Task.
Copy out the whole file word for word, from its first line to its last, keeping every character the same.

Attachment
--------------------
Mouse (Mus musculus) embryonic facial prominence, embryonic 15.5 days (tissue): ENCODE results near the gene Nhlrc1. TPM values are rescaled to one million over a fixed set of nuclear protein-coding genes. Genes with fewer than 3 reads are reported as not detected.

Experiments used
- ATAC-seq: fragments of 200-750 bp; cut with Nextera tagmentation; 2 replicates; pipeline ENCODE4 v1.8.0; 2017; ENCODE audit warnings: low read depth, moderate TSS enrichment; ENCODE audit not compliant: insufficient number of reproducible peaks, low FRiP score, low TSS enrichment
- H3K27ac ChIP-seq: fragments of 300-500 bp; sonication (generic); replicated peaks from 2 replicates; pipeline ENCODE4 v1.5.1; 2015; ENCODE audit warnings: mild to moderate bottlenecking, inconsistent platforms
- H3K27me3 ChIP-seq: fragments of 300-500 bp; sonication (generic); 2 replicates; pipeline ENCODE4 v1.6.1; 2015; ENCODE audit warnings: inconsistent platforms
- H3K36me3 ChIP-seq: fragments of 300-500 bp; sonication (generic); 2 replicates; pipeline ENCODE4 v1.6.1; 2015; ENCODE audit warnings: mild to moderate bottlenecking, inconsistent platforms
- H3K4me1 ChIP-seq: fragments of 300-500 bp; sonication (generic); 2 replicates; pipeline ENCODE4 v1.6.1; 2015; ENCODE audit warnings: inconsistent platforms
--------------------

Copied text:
Mouse (Mus musculus) embryonic facial prominence, embryonic 15.5 days (tissue): ENCODE results near the gene Nhlrc1. TPM values are rescaled to one million over a fixed set of nuclear protein-coding genes. Genes with fewer than 3 reads are reported as not detected.

Experiments used
- ATAC-seq: fragments of 200-750 bp; cut with Nextera tagmentation; 2 replicates; pipeline ENCODE4 v1.8.0; 2017; ENCODE audit warnings: low read depth, moderate TSS enrichment; ENCODE audit not compliant: insufficient number of reproducible peaks, low FRiP score, low TSS enrichment
- H3K27ac ChIP-seq: fragments of 300-500 bp; sonication (generic); replicated peaks from 2 replicates; pipeline ENCODE4 v1.5.1; 2015; ENCODE audit warnings: mild to moderate bottlenecking, inconsistent platforms
- H3K27me3 ChIP-seq: fragments of 300-500 bp; sonication (generic); 2 replicates; pipeline ENCODE4 v1.6.1; 2015; ENCODE audit warnings: inconsistent platforms
- H3K36me3 ChIP-seq: fragments of 300-500 bp; sonication (generic); 2 replicates; pipeline ENCODE4 v1.6.1; 2015; ENCODE audit warnings: mild to moderate bottlenecking, inconsistent platforms
- H3K4me1 ChIP-seq: fragments of 300-500 bp; sonication (generic); 2 replicates; pipeline ENCODE4 v1.6.1; 2015; ENCODE audit warnings: inconsistent platforms